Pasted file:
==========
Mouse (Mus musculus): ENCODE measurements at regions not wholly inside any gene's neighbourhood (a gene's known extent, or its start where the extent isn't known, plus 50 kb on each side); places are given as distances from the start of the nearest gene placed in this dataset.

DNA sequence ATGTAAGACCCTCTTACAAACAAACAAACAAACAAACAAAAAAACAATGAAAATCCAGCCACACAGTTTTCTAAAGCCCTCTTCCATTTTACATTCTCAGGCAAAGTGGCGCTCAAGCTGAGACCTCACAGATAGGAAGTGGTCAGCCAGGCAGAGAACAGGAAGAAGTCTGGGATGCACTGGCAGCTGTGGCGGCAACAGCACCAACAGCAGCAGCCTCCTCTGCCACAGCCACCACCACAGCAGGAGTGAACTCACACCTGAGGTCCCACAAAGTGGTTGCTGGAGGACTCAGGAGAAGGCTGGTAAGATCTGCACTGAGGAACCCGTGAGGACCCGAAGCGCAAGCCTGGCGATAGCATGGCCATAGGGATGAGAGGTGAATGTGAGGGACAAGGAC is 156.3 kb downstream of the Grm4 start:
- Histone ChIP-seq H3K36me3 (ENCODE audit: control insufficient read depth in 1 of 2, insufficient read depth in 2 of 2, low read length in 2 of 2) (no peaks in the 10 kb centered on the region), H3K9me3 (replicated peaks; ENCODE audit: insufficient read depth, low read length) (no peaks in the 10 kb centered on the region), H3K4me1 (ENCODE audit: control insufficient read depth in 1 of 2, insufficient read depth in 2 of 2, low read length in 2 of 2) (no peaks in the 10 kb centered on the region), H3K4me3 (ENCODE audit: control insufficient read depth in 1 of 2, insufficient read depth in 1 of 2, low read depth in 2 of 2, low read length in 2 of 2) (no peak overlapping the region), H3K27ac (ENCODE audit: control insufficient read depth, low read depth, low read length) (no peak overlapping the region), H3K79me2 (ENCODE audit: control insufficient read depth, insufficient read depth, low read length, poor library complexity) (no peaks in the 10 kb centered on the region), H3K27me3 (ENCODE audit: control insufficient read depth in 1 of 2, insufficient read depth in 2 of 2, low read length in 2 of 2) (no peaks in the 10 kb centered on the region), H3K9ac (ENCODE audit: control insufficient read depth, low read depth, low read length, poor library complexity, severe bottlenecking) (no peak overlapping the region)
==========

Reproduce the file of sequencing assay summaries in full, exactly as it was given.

Mouse (Mus musculus): ENCODE measurements at regions not wholly inside any gene's neighbourhood (a gene's known extent, or its start where the extent isn't known, plus 50 kb on each side); places are given as distances from the start of the nearest gene placed in this dataset.

DNA sequence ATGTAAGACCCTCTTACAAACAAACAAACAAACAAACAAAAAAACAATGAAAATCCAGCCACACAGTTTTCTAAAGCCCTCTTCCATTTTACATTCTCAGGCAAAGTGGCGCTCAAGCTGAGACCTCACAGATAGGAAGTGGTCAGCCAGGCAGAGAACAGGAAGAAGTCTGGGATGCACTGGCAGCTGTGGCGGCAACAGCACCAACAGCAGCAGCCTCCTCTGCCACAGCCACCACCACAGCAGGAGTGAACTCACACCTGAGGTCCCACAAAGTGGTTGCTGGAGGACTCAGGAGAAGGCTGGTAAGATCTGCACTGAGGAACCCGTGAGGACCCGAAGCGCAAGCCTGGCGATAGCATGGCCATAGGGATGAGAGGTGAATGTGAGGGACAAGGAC is 156.3 kb downstream of the Grm4 start:
- Histone ChIP-seq H3K36me3 (ENCODE audit: control insufficient read depth in 1 of 2, insufficient read depth in 2 of 2, low read length in 2 of 2) (no peaks in the 10 kb centered on the region), H3K9me3 (replicated peaks; ENCODE audit: insufficient read depth, low read length) (no peaks in the 10 kb centered on the region), H3K4me1 (ENCODE audit: control insufficient read depth in 1 of 2, insufficient read depth in 2 of 2, low read length in 2 of 2) (no peaks in the 10 kb centered on the region), H3K4me3 (ENCODE audit: control insufficient read depth in 1 of 2, insufficient read depth in 1 of 2, low read depth in 2 of 2, low read length in 2 of 2) (no peak overlapping the region), H3K27ac (ENCODE audit: control insufficient read depth, low read depth, low read length) (no peak overlapping the region), H3K79me2 (ENCODE audit: control insufficient read depth, insufficient read depth, low read length, poor library complexity) (no peaks in the 10 kb centered on the region), H3K27me3 (ENCODE audit: control insufficient read depth in 1 of 2, insufficient read depth in 2 of 2, low read length in 2 of 2) (no peaks in the 10 kb centered on the region), H3K9ac (ENCODE audit: control insufficient read depth, low read depth, low read length, poor library complexity, severe bottlenecking) (no peak overlapping the region)